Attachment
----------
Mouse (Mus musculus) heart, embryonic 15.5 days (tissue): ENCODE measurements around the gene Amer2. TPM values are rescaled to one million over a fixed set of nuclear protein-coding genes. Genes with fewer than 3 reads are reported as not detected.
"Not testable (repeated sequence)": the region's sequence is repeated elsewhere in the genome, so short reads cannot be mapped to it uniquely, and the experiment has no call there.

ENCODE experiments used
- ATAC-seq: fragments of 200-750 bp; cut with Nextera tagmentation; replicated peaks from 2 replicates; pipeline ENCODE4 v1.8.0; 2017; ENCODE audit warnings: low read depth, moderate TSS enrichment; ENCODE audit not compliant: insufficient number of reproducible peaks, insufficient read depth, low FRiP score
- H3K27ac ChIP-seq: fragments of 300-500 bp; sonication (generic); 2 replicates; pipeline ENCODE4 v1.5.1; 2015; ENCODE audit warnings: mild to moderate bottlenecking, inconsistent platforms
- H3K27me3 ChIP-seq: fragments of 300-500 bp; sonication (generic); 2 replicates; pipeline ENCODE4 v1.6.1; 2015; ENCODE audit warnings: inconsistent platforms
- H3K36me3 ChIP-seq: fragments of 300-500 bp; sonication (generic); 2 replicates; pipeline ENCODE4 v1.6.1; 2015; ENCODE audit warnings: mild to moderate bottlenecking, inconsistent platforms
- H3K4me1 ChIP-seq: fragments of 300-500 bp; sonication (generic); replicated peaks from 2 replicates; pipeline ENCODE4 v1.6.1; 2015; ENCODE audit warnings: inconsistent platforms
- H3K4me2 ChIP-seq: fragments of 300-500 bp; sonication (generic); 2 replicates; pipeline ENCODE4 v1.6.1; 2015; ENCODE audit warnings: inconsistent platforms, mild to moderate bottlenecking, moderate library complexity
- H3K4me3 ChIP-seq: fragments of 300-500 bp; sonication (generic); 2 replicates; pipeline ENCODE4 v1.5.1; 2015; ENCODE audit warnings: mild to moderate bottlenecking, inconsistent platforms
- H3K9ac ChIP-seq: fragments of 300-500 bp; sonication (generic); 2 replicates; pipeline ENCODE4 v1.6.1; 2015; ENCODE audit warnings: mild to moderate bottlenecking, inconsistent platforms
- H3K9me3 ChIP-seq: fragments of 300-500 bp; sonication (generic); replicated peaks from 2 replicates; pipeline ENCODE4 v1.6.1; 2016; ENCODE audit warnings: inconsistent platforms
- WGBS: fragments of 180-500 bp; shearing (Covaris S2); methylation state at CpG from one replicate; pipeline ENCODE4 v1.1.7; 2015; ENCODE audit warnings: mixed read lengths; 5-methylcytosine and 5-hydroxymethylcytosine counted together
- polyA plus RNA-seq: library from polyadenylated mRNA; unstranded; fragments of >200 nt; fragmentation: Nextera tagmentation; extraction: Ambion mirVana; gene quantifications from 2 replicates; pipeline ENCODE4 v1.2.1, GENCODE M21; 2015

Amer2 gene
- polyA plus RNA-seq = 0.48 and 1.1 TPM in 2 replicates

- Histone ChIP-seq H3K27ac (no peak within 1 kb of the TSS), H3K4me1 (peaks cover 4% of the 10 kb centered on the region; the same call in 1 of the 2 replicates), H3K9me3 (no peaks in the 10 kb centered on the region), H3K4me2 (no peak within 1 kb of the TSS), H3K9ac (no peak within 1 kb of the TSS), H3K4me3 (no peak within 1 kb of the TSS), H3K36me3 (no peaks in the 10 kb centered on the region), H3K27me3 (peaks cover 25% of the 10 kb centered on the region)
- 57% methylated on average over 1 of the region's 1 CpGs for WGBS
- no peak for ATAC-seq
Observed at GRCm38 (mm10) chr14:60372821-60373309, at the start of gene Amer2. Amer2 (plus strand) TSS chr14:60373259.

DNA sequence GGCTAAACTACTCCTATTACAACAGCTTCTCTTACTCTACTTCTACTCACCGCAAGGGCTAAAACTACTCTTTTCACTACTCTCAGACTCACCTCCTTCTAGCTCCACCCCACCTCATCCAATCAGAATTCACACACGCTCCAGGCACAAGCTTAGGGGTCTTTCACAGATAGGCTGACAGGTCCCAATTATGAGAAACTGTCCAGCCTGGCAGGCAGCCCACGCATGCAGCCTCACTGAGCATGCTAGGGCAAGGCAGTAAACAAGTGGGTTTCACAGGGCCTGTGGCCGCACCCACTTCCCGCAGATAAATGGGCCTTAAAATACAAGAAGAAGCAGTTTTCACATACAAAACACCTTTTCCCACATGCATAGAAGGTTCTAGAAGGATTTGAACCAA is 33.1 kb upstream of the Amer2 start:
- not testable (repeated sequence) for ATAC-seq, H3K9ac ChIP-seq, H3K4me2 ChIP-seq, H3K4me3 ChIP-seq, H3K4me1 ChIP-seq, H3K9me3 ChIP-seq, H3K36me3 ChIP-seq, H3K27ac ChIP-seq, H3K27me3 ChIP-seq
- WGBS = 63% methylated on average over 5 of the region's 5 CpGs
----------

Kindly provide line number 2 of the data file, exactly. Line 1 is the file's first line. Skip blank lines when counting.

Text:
"Not testable (repeated sequence)": the region's sequence is repeated elsewhere in the genome, so short reads cannot be mapped to it uniquely, and the experiment has no call there.